The 'cold civil war' in the U.S. | Macleans.ca - Culture - Media
That's quite a concept: "A cold civil war."
Yet, notwithstanding the author's formidable powers of imagination, its politics are more or less conventional for a novelist in the twilight of the Bush era: someone says, "Are you really so scared of terrorists that you'd dismantle the structures that made America what it is?" Someone else says, "America has developed Stockholm Syndrome towards its own government." Etc. But it's that one phrase that makes you pause: "A cold civil war."
Or so you'd think. In fact, it seems to have passed entirely without notice. Unlike "cyberspace" a quarter-century ago, the "cold civil war" is not some groovy paradigm for the day after tomorrow but a cheerless assessment of the here and now, too bleak for buzz. As far as I can tell, April Gavaza, at the Hyacinth Girl website, is pretty much the first American to ponder whether a "cold civil war" has any significance beyond the novel:
What would that entail, exactly? A cold war is a war without conflict, defined in one of several online dictionaries as "[a] state of rivalry and tension between two factions, groups, or individuals that stops short of open, violent confrontation." In that respect, is the current political climate one of "cold civil war"? I think arguments could be made to that effect. My mother, not much of a political enthusiast, has made similar assessments since the 2000 election ...
Indeed. A year before this next election in the U.S., the common space required for civil debate and civilized disagreement has shrivelled to a very thin sliver of ground. Politics requires a minimum of shared assumptions. To compete you have to be playing the same game: you can't thwack the ball back and forth if one of you thinks he's playing baseball and the other fellow thinks he's playing badminton. Likewise, if you want to discuss the best way forward in the war on terror, you can't do that if the guy you're talking to doesn't believe there is a war on terror, only a racket cooked up by the Bushitler and the rest of the Halliburton stooges as a pretext to tear up the constitution.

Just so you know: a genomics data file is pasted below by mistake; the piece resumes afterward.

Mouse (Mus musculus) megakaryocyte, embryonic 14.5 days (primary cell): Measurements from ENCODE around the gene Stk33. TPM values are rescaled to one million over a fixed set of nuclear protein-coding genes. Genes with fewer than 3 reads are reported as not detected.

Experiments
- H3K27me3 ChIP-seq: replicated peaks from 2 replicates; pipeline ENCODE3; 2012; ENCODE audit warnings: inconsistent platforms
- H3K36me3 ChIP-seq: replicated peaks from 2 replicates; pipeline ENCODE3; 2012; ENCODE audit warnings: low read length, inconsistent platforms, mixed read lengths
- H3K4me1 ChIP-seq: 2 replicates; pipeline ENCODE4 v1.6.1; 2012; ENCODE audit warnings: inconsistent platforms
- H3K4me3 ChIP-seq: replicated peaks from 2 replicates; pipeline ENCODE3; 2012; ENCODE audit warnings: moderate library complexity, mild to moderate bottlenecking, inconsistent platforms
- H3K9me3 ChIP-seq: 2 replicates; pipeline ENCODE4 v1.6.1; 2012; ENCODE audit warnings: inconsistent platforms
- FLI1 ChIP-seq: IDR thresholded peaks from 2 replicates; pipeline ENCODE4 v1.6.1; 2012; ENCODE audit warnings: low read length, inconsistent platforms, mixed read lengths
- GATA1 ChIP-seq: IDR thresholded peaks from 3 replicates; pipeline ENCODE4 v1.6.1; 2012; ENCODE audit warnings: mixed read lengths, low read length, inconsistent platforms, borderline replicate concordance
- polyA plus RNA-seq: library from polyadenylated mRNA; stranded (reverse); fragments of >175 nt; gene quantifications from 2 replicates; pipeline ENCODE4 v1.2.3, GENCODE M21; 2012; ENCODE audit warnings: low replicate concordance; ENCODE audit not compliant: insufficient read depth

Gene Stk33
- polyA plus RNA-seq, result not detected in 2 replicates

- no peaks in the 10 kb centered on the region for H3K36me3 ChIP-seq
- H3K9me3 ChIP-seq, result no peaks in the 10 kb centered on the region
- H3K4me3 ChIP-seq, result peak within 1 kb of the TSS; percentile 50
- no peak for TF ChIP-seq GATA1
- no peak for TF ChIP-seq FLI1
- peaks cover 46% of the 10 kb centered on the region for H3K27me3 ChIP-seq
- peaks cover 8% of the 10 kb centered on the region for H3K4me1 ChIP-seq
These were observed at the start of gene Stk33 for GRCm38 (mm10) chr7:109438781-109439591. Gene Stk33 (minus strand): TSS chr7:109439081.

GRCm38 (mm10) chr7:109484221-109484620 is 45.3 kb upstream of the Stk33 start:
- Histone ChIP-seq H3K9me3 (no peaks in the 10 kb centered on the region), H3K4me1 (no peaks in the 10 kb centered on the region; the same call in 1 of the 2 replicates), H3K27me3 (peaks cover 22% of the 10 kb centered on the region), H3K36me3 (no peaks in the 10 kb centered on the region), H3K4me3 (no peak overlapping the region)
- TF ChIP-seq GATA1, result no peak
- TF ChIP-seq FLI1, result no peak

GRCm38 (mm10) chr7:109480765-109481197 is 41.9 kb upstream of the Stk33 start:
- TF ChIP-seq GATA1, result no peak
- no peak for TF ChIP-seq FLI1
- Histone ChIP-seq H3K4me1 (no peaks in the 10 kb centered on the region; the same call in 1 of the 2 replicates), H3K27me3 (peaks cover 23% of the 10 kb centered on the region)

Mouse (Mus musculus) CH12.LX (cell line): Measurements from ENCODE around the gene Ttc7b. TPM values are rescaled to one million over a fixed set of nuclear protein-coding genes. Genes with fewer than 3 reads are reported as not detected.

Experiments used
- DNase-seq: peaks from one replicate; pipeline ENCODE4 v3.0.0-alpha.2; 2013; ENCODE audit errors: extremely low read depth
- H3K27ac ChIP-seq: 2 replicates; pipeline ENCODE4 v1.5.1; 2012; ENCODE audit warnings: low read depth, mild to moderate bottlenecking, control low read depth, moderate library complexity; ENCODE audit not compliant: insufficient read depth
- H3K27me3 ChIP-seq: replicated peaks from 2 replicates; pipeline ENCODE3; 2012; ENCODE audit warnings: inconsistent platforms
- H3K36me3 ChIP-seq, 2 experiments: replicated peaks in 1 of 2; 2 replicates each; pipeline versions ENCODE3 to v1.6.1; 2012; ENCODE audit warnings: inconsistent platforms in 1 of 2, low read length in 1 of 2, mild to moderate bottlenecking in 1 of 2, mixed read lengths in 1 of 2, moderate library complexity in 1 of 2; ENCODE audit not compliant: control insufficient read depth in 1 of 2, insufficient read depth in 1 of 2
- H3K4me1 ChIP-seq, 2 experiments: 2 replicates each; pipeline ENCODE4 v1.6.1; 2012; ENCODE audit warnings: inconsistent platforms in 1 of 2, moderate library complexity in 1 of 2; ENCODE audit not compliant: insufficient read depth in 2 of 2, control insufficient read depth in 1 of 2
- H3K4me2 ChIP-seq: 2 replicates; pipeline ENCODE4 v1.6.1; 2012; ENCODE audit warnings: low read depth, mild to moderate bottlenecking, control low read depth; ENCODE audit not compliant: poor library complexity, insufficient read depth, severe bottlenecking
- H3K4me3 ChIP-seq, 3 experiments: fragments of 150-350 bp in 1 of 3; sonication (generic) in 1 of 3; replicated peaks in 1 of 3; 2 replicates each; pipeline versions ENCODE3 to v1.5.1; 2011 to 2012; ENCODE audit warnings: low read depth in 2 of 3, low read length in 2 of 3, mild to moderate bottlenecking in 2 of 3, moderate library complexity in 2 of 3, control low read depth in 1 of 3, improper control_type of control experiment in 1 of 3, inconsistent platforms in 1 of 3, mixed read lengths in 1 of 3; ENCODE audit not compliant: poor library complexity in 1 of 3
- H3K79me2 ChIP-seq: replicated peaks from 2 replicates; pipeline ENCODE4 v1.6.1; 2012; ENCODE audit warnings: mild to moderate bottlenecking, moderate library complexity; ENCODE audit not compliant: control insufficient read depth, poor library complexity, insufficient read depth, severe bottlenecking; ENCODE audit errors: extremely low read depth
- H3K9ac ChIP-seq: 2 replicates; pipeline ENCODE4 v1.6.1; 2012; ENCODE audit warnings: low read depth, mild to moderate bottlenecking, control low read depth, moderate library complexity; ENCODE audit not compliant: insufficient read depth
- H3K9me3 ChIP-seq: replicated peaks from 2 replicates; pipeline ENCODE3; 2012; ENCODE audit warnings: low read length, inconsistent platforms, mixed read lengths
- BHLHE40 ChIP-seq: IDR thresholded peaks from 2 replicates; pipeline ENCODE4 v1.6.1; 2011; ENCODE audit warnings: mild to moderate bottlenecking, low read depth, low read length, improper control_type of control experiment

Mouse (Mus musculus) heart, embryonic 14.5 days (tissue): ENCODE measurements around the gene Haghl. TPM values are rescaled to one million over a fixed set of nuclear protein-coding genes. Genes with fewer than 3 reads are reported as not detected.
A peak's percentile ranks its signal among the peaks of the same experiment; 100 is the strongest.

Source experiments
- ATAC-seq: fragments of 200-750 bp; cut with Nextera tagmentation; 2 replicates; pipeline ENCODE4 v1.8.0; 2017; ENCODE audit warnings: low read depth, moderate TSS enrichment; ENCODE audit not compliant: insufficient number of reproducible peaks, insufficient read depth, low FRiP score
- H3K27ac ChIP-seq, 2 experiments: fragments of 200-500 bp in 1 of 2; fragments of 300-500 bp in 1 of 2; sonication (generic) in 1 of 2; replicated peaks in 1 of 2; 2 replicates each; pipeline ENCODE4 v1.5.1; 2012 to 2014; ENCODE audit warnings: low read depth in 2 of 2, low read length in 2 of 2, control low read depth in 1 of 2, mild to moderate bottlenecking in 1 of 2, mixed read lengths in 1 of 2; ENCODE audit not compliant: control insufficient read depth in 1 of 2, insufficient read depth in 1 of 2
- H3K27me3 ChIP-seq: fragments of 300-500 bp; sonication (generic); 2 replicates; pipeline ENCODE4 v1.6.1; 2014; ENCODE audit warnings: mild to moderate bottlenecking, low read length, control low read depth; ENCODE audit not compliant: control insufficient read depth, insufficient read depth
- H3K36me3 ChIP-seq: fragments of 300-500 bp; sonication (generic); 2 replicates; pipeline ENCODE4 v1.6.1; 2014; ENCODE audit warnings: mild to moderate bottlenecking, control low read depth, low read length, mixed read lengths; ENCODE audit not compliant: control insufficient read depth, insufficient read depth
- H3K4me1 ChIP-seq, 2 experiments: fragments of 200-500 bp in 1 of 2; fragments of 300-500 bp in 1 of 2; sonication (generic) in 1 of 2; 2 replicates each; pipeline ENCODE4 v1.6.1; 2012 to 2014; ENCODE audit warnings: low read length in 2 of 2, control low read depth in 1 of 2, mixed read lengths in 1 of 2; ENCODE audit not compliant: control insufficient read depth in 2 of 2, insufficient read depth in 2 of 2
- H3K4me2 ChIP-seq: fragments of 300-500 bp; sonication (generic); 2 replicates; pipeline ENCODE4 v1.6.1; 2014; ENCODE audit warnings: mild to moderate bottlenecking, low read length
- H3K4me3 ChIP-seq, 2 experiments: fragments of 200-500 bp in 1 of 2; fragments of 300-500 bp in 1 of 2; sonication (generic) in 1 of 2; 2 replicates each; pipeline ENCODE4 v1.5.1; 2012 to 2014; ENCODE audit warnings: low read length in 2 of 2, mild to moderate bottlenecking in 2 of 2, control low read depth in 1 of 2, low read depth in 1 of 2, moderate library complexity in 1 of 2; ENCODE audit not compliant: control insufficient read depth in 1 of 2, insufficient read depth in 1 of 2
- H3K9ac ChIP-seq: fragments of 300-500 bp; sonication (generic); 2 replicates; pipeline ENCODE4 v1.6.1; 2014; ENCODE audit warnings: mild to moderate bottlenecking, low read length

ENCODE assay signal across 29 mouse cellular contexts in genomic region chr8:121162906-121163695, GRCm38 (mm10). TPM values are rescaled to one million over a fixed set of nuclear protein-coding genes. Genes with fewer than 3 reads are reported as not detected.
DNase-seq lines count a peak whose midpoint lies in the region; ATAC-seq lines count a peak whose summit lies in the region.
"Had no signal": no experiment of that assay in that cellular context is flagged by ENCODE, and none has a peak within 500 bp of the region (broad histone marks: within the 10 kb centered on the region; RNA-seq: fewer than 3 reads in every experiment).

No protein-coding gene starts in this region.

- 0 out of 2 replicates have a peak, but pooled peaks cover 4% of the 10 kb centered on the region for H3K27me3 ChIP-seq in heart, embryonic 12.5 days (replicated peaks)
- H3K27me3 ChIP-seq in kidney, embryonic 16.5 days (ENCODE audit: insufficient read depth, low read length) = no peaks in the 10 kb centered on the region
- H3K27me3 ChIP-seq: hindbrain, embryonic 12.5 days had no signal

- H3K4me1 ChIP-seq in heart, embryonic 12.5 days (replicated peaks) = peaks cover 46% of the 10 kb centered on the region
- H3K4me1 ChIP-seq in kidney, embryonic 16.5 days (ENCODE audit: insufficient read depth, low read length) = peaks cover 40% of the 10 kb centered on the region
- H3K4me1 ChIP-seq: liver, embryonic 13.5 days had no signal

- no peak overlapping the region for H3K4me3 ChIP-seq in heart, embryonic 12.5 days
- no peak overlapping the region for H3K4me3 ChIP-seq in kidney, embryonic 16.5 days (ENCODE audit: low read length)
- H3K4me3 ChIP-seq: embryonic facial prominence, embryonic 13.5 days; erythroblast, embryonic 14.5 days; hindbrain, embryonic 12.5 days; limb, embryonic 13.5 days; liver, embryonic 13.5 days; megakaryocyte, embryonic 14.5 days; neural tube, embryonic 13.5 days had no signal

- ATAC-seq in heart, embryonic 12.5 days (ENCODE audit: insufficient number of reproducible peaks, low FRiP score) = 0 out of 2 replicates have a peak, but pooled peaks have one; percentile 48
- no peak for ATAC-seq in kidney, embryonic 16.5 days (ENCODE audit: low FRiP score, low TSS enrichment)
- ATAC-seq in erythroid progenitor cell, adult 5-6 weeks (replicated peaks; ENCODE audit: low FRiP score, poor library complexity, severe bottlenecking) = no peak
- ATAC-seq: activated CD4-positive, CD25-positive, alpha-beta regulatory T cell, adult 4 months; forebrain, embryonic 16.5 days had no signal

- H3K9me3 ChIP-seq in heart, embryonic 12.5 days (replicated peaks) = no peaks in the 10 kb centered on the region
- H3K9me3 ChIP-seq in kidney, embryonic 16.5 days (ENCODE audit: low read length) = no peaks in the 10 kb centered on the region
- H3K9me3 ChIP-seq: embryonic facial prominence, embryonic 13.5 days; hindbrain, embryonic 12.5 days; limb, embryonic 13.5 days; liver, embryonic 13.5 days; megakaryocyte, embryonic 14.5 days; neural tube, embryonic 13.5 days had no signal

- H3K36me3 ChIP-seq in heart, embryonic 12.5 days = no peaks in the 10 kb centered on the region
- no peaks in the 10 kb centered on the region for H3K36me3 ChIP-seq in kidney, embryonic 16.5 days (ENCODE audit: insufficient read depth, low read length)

Americans do not agree on the basic meaning of the last seven years.
Suppose it's another 50/50 election with a narrow GOP victory dependent on the electoral college votes of one closely divided state. It's not hard to foresee those stickered Dems concluding that the system has now been entirely delegitimized.
Life is good, food is plentiful, there are a million and one distractions. In advanced democracies, politics is not everything, and we get on with our lives. In a sense, we outsource politics to those who want it most and participate albeit fitfully in whatever parameters of discourse emerge. For half a decade, the "regime change" and "inside job" types have set the pace.
Well, it takes two to have a cold civil war. The right must be doing some of this stuff, too, surely? Up to a point. But for the most part they either go along, or secede from the system -- they home-school, turn to talk radio and the Internet, read Christian publishers' books that shift millions of copies without ever showing up on a New York Times bestsellers list. The established institutions of the state remain under the monolithic control of forces that ceaselessly applaud themselves for being terrifically iconoclastic:
Perhaps the next president will be, as George W. Bush promised, "a uniter, not a divider." Perhaps some "centrist Democrat" or "maverick Republican" will win big, but right now it doesn't feel that way.Powered by ScribeFire.
Asked what would determine the course of his premiership, Britain's Harold Macmillan famously replied, "Events, dear boy, events." Yet in the end even "events" require broad acknowledgement. For Republicans, 9/11 is the decisive event; for Democrats, late November 2000 in the chadlands of Florida still looms larger.